No, Carl Icahn: Apple Inc. Shouldn't Trade at Google Inc. Multiples

To hear investment guru Carl Icahn's take, iShares should trade over $1,200. Is that legitimate, or just more PR?

Feb 8, 2014 at 1:30PM

No doubt about it: Longtime activist investor Carl Icahn knows a thing or two about spotting good opportunities. Icahn's investment fund ended last year up 31%, about the same as the U.S. market. Not bad in a year when many hedge funds underperformed. Investors were also duly impressed with Icahn's stake in high-flyers like Netflix, which jumped a whopping 283% last year and netted his firm a small fortune.

The iconic investor's success in 2013 catapulted the stock price of his publicly traded investment vehicle, Icahn Enterprises (NASDAQ:IEP), to a nearly 160% increase last year. And that brings us to Icahn's latest pet project, Apple (NASDAQ:AAPL). As his tweet late last month after adding another $500 million in iShares reminded us, Icahn owns a lot of Apple stock: more than $3 billion worth, based on yesterday's close. And his seemingly unending tweets, interviews, and requests for increasing Apple's stock buyback program -- even beyond the recent $14 billion in shares CEO Tim Cook recently bought back -- makes it clear how he'd try to boost its share price. But suggesting that Apple should trade anywhere near $1,245 a share, as Icahn recently did via, what else, a tweet, is over the top.

Icahn's logic
In yet another Twitter missive yesterday, Icahn compared Apple to Google's (NASDAQ:GOOGL) valuation, tweeting:

$GOOG @ 19x2014 est operating profit. At same multiple $AAPL=$1,245 per share. Ridiculous. Keep buying Tim! You still have $145 billion cash.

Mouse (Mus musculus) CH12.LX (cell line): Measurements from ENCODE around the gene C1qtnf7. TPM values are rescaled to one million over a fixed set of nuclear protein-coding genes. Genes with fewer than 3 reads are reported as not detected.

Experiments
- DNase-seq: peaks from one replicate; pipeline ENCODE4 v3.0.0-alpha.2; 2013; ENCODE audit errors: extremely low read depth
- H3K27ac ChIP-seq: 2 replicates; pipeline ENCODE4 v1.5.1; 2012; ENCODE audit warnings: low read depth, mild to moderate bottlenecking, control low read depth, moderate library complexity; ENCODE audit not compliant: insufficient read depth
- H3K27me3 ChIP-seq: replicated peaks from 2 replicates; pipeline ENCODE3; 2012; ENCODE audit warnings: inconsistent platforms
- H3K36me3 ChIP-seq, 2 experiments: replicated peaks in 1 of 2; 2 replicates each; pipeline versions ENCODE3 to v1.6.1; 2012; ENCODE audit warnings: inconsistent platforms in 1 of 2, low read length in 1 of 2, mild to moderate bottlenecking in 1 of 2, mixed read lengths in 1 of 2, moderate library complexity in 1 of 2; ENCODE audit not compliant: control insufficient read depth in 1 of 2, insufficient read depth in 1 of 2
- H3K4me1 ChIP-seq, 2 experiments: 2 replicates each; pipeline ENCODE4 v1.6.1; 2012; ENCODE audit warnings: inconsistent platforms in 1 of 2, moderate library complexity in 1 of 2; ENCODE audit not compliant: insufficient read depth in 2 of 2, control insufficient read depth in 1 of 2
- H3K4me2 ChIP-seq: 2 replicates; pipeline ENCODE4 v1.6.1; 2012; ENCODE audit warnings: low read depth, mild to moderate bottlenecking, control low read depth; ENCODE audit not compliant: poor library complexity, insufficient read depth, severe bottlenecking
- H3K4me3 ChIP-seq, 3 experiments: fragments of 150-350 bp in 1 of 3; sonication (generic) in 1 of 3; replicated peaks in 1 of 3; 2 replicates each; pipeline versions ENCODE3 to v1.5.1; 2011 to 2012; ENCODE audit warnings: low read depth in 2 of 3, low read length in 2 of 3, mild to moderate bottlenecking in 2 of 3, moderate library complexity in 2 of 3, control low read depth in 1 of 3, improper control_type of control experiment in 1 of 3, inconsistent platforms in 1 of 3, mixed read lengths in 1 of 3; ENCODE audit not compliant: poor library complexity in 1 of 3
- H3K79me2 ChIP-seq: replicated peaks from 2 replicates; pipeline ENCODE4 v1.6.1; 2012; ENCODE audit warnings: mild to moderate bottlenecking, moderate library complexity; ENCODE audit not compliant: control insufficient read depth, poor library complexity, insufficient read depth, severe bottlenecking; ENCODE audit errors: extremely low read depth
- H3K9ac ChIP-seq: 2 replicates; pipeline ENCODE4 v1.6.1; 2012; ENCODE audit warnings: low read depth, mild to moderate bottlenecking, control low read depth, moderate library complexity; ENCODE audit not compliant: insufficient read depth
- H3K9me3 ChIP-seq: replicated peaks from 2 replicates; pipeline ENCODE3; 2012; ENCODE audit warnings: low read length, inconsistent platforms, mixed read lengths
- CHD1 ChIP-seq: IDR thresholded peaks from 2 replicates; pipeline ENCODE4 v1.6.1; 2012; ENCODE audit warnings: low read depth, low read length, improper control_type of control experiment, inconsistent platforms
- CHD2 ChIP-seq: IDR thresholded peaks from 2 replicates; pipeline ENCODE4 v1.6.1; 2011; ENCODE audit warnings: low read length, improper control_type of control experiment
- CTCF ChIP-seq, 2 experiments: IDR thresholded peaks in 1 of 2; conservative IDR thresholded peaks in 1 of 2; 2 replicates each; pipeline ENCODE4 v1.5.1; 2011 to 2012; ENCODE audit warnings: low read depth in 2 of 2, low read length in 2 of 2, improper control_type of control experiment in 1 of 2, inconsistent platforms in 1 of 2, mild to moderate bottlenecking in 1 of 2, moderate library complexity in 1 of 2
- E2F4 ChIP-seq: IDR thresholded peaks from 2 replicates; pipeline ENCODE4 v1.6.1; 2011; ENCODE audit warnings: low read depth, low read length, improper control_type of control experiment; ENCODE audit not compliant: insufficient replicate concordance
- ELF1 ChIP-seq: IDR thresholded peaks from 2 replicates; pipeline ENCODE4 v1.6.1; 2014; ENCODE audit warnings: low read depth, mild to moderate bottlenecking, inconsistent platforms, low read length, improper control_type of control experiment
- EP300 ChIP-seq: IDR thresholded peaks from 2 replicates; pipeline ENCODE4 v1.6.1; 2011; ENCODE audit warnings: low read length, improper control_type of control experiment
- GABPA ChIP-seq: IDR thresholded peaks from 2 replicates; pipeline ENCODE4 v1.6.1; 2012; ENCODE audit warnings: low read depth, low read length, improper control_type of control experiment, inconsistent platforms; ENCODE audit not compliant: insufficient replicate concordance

Of course, as iFans know, Apple closed yesterday up $7.17 a share, to $519.68,  bout where its stock price has meandered for a while now. So $1,245 per share is quite a leap, even for Icahn.

In his open letter to Apple shareholders late last month, Icahn listed several reasons he thinks Apple is undervalued -- after reminding shareholders of his many investment successes-and it's difficult to argue with many of his assertions. Apple, as Icahn pointed out, was trading over 70% below the average price-to-earnings multiple of the S&P 500. Icahn also cited Apple's strong cash position and earnings estimates of nearly $40 billion this year as upsides.

Of course, expected earnings in 2014 and $130 billion in net cash, as per Icahn's open letter, are the impetus for his continued calls for Cook to buy back more and more stock. With its shareholder meeting scheduled for Feb. 28, you can expect to hear more Apple stock buyback chatter from Icahn in the coming days and weeks.

So why isn't Apple trading like Google?
Both Apple and its smartphone OS nemesis Google generate revenues and profits that are the envy of their peers. However, there are distinctions between Apple and Google -- some tangible, some intangible -- that have contributed to the moving of their respective stock prices in opposite directions. Apple's woes are well documented: margin concerns as the mobile industry becomes even more hyper-competitive, its reliance on iPhones for the vast majority of its profits, and a lack of innovative, new products.

The problem in comparing Apple and Google's stock price today is that the former's shortcomings are all Google strengths. With its diversity of products including search, its own and partner's websites, and world-leading mobile OS Android driving ad revenues, Google shareholders aren't worried about margins or revenue diversification. As for innovation; self-driving cars, Fiber Internet, and Glass, are just a few of the cutting-edge technologies that puts Google in a class by itself.